Feature story

Herd mentality

Improved goat-farming practices are helping tribal communities in the Nandurbar district of Maharashtra secure much-needed income increases

Pinti Jethya Pawara had been trying to make a living through goat farming in Chondwade Kh, a tribal village in Maharashtra’s Nandurbar district, but it just wasn’t working out. Her herd was plagued by low birth weight, weak immunity and an abysmal kidding index (birth rate of kids per goat). Lack of access to quality vet care and ignorance about good rearing practices added to her woes, leading to Ms Pawara losing nearly a third of her herd every year.

Ms Pawara — and her goats — desperately needed a break and it came in the form of a goat-breeding project seeded in her village in 2018 by Collectives for Integrated Livelihood Initiatives (CInI), an associate organisation of the Tata Trusts that anchors a number of social development projects in the tribal belts of Central India. 

Ms Pawara is part of a cohort of more than 6,500 families from 81 villages in Nandurbar who have benefitted from CInI’s livestock development programme (LDP). She has managed to swell her breed from 15 to 25 goats and she earns about 50,000 annually from selling them.

The goat-breeding story runs along similar lines for others involved in the initiative, which reaches an underserved region where scheduled tribes comprise nearly 70% of the population.

Nandurbar’s hilly terrain and shortage of irrigation facilities make farming here a difficult proposition. There’s plenty of land available for grazing, though, and that’s the reason 60-70% of households have come to depend on goat farming as a primary or additional source of income. 

Ms Pawara and her compatriots were previously bedevilled by the unhealthy quality of their breeds and, consequently, the meagre returns they provided (never more than 20,000-25,000 a year). Disease was rampant in the animals and high mortality rates the norm. Adequate fodder was also an issue and knowledge about scientific rearing and herd management was conspicuous through absence.

 The LDP push brought new hope for these farmers. Piloted in 2016 in Manwani Kh village in the Dhadgaon subdistrict, it has been scaled up gradually since. The programme aims to improve goat breeding and, thus, enable small and marginal farmers to reach an income target of more than 100,000 a year (the objective of the Tata Trusts’ wider Lakhpati Kisan initiative).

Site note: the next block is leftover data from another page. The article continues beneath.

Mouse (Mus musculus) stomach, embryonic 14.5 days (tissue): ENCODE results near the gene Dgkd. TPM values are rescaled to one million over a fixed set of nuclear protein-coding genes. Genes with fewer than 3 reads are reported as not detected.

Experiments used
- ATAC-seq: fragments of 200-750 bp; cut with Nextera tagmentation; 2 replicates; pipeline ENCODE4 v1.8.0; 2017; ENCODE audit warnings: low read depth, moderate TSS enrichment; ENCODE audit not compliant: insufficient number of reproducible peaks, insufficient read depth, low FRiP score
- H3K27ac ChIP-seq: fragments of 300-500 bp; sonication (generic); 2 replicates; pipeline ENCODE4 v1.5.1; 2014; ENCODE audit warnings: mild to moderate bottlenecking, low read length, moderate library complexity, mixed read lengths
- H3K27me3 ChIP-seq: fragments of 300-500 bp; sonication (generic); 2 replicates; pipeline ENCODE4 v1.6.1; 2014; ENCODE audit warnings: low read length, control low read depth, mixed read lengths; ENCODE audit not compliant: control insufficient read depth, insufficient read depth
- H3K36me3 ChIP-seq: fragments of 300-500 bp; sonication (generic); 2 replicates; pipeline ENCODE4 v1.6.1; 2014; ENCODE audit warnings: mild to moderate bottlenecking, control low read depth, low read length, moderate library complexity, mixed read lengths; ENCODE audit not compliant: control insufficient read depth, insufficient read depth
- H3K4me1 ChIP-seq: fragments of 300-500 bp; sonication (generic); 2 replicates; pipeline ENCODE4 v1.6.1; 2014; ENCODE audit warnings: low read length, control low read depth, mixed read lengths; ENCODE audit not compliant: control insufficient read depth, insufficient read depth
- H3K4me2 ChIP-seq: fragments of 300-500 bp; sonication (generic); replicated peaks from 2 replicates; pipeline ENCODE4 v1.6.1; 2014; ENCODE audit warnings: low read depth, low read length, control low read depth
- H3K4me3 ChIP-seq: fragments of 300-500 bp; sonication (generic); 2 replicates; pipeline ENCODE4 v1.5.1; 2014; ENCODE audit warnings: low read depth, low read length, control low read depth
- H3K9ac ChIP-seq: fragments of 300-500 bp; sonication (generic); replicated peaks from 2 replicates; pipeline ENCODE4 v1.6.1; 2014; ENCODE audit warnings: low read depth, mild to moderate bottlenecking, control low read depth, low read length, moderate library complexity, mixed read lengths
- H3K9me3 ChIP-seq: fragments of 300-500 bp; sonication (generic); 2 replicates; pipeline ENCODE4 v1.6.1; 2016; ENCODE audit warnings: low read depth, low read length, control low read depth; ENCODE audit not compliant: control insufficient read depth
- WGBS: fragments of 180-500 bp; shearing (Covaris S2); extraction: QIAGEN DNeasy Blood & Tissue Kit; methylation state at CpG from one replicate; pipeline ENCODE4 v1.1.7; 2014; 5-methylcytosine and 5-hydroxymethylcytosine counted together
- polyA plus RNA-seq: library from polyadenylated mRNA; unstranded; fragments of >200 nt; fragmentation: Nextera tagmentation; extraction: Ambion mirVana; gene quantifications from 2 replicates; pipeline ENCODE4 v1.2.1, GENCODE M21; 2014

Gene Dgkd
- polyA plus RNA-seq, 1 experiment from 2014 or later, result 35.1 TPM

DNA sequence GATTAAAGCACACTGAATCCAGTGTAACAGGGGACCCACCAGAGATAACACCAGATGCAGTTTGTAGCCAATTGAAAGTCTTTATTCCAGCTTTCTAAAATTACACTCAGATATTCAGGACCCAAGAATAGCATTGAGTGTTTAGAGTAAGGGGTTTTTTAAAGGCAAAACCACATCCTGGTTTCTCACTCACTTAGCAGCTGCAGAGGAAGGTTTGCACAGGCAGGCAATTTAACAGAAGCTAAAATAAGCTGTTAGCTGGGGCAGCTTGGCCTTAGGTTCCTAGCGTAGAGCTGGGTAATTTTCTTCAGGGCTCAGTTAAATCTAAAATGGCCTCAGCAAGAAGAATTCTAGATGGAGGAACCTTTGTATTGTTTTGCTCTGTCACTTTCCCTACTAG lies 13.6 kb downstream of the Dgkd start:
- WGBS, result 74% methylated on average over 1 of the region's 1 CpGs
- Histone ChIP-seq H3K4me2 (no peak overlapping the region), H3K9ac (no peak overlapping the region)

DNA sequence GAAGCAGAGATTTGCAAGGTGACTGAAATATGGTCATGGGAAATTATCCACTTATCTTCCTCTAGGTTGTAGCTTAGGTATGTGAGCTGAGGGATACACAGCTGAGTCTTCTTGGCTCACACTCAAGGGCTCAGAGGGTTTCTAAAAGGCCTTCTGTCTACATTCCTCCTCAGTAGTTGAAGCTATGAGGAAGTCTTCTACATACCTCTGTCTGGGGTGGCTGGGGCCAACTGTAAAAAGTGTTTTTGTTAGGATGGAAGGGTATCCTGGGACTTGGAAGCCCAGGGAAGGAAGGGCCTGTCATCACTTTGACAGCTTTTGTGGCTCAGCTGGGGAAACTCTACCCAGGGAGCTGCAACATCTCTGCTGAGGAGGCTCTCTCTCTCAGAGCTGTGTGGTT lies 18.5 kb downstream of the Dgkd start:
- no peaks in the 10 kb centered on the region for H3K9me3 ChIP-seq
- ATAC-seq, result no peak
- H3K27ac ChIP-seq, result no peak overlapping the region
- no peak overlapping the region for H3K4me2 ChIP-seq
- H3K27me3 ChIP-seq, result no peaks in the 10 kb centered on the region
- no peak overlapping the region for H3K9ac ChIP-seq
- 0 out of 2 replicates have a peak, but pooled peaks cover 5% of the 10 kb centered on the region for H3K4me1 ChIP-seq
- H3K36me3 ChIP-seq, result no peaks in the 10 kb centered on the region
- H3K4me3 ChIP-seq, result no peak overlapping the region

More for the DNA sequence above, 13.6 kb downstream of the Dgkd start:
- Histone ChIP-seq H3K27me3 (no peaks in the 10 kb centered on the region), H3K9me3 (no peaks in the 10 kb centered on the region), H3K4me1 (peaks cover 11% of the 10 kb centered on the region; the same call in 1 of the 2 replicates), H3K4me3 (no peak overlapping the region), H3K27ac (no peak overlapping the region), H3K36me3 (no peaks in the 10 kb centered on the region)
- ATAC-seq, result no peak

Many-hued approach

Capacity building through awareness and education, community entrepreneurship opportunities through the incubation of goat-breeding farms and support services such as fodder supply and veterinary doctors are some of the components in an initiative that has found ample takers. 

When CInI’s Nandurbar effort began, families pursuing goat farming in the targeted villages tended to have small herds of three-to-five animals of no special breed. These goats were prone to diseases and delivered few, mostly underweight, kids. The programme started with village communities being mobilised through meetings and veterinary camps. A para-vet cadre was created to serve farmers and door-to-door care services were offered.

The exertions started paying off quickly. Disease and mortality rates fell sharply, doorstep care meant farmers had to spend less on treating their animals and — encouraged by the positives — they became keen to invest more to expand their business.

The training programmes for goat farmers have been of particular help — topics include vaccination, breeding and fodder management — as have exposure visits to commercial farms and frequent buyer-seller interactions.

The quality of goats being bred is a focus. Buck user groups have been set  up, each consisting of 15-20 does (adult female goats) belonging to three-four farmers. The pure-bred Osmanabadi buck, known for its superior kidding index and high birth weight, was introduced in the project area. Farmers contribute 40% of the cost of each animal and CInI funds the rest through grants.

The buck user groups now have better herd sizes and their goats have healthier offspring. The overall mortality rate has dropped from 30 to 3%, morbidity rate is below 7% and the superior kidding index is an indication of the programme’s sustainable nature.

While the Osmanabadi bucks delivered as per expectations, there were significant challenges to be overcome. One of these was procuring good-breed bucks from markets more than 1,200km away, which led to an added transportation cost of 1,500 per animal. The long-distance travel itself was a risk as it affected the animals’ health.